Will President Obama Put American Soldiers in Iraq and Syria in Time?

Eventually, we're going to need U.S. boots on the ground. Will they be sent to prevent an attack on America, or in response to one?

Photograph by Jeff Fusco

Photograph by Jeff Fusco

When President Obama addresses the nation Wednesday night, on the event of the 13th anniversary of the attacks of 9/11, the country faces its greatest threat from a terrorist organization since that fateful day.

After a long, sleepy summer of inaction by the President as ISIS grew and seized land, arms and treasure, the President finally does have a strategy and is ready to share it with the country. The President will look for national support in the face of his lowest approval numbers since he was first sworn in to office in 2008.

We should give it to him.

For critics of the President, and there are many, it is a difficult thing to do. In many ways, ISIS fed on the President’s inattentiveness. It started with the Red Line in Syria that wasn’t. That emboldened ISIS to seize territory in Iraq that is larger than the state of Indiana. The President claims he was caught off guard, but there are reports the CIA warned him of this threat a year ago. And then, in between the beheadings of Americans, the President announced that he didn’t yet have a strategy to deal with ISIS.

However, it does seem now that the President is getting his act together. NATO is on board and so is the Arab League. Increased air strikes on ISIS command and control have already started. The new Iraqi Government and its newly re-armed military should be ready within the week. The Iraqis and the Kurds will lead the offensive against ISIS in Iraq; and when the fight moves to Syria, the U.S. will arm and support “moderate Syrian rebels.”

As we go on the offensive, Americans should support our Commander-in-Chief against a direct and growing threat to the country. We know it is a direct threat because the Islamic State has said, more than once, that their goal is to spread terror to America and I believe them.

But as we ban together as Americans to support our President in time of, well, whatever we are calling this action, as we desperately try to avoid the “w” word, there is this nagging skepticism that we are not ready to do everything we need to do to defeat ISIS.

In an interview with Chuck Todd on Meet The Press, the President reiterated that we would not be sending large numbers of troops to Iraq. “The boots on the ground in Iraq will be Iraqi boots, “ the President promised. And when the offensive necessarily moves into Syria? “It will be Syrian boots on the ground.”

It seems the President is being led by the polls and not his own instincts.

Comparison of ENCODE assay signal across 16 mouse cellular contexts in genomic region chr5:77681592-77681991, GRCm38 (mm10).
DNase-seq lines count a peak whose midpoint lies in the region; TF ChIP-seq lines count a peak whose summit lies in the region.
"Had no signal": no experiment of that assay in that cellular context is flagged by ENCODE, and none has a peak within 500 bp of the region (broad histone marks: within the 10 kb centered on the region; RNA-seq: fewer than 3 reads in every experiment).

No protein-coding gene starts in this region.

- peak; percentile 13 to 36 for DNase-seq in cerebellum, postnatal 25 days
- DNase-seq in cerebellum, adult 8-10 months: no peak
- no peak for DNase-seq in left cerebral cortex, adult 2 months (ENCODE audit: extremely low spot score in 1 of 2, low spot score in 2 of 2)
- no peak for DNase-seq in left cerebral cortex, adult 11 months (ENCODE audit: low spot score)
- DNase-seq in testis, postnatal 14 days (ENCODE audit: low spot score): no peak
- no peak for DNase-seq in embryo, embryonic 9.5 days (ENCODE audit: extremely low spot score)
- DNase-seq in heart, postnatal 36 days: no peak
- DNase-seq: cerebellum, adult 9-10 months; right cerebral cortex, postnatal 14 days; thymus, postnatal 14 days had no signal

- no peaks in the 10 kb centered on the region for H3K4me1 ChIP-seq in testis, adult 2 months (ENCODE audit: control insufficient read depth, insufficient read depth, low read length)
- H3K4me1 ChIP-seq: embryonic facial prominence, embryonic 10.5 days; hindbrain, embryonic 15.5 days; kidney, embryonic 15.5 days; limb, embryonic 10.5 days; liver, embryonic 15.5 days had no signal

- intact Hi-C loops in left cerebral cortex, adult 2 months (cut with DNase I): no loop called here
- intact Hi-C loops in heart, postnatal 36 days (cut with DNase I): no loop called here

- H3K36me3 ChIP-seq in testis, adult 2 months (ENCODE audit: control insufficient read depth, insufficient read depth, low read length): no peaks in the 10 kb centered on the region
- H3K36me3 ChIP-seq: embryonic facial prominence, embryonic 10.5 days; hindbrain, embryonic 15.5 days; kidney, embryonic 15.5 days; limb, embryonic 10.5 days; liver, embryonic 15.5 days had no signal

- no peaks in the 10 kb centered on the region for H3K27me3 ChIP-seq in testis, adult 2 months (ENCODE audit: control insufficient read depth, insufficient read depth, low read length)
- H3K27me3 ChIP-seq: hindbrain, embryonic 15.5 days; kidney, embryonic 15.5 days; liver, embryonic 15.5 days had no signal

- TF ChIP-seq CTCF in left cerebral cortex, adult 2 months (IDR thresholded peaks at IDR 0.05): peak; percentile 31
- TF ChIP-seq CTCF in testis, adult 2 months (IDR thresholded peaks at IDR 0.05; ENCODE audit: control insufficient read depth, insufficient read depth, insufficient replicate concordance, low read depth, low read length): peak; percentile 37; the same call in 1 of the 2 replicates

Two years ago, President Obama wanted to leave 10,000 troops in Iraq to keep it stabilized. We would not be dealing with the caliphate of the Islamic State in Iraq if he had been persistent and threatened to withhold funding from Iraq’s new government unless the troops stayed. Instead, we caved to the self-destructive wishes of Nouri al-Maliki and the Iraqi Parliament, who wanted everyone out.

It is time to send back the 10,000 troops that both Presidents Bush and Obama wanted to leave in the first place.

General Anthony Zinni, former Commander of the United States Central Command in 2002, sounded the alarms about the dangers of terrorism coming out of Afghanistan before 9/11. On Meet The Press two weeks ago, Zinni said, “Very simply put, if you put two brigades on the ground of U.S. forces, they would push ISIS back into Syria in a heartbeat.”

A brigade is between 3,000 and 5,000 troops. So we are back to about the 10,000 troops we had planned to leave behind all along. Zinni says the strategy will take less time and in the end, will probably result in fewer casualties

Zinni understands and is frustrated by the public’s reluctance to send troops. “I wish we were not so paranoid about boots on the ground. We can’t even define it! There’s going to have to be special operations forces, even with air strikes.” There are 800 special forces soldiers and military advisors on the ground in Iraq right now and they are all wearing boots.

Air strikes can only do so much. ISIS will need to be pulled up by the roots in Iraq and Syria. Relying on the Iraqi military is problematic, as they dropped their arms and ran the last time they confronted ISIS. Arming the Kurds may lead to a civil war and even an attack on Turkey. Finding moderate anti-Assad, anti-ISIS rebels we can trust is near impossible. Eventually, we are going to have to put more American “boots on the ground.”

The real question is – will we send them to prevent an attack on America or in response to one?

Follow @LarryMendte on Twitter.